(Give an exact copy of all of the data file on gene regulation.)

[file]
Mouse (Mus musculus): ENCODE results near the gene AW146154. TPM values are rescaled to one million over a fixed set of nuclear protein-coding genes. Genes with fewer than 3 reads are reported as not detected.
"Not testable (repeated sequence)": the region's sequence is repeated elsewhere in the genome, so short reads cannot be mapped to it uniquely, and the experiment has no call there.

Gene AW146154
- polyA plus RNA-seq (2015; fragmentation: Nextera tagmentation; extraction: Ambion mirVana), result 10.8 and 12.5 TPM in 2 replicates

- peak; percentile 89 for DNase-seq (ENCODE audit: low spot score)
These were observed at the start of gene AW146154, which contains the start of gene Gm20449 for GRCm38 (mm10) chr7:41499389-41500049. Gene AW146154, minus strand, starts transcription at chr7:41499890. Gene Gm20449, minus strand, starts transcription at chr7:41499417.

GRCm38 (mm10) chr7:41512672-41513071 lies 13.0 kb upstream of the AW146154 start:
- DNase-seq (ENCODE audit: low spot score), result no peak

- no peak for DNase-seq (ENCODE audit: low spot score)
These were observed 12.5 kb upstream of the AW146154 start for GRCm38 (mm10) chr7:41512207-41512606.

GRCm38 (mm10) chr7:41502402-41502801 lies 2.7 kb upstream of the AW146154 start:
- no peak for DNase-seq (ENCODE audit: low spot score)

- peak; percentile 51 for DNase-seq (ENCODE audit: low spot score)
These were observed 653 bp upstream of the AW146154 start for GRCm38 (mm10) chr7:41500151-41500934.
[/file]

Mouse (Mus musculus): ENCODE results near the gene AW146154. TPM values are rescaled to one million over a fixed set of nuclear protein-coding genes. Genes with fewer than 3 reads are reported as not detected.
"Not testable (repeated sequence)": the region's sequence is repeated elsewhere in the genome, so short reads cannot be mapped to it uniquely, and the experiment has no call there.

Gene AW146154
- polyA plus RNA-seq (2015; fragmentation: Nextera tagmentation; extraction: Ambion mirVana), result 10.8 and 12.5 TPM in 2 replicates

- peak; percentile 89 for DNase-seq (ENCODE audit: low spot score)
These were observed at the start of gene AW146154, which contains the start of gene Gm20449 for GRCm38 (mm10) chr7:41499389-41500049. Gene AW146154, minus strand, starts transcription at chr7:41499890. Gene Gm20449, minus strand, starts transcription at chr7:41499417.

GRCm38 (mm10) chr7:41512672-41513071 lies 13.0 kb upstream of the AW146154 start:
- DNase-seq (ENCODE audit: low spot score), result no peak

- no peak for DNase-seq (ENCODE audit: low spot score)
These were observed 12.5 kb upstream of the AW146154 start for GRCm38 (mm10) chr7:41512207-41512606.

GRCm38 (mm10) chr7:41502402-41502801 lies 2.7 kb upstream of the AW146154 start:
- no peak for DNase-seq (ENCODE audit: low spot score)

- peak; percentile 51 for DNase-seq (ENCODE audit: low spot score)
These were observed 653 bp upstream of the AW146154 start for GRCm38 (mm10) chr7:41500151-41500934.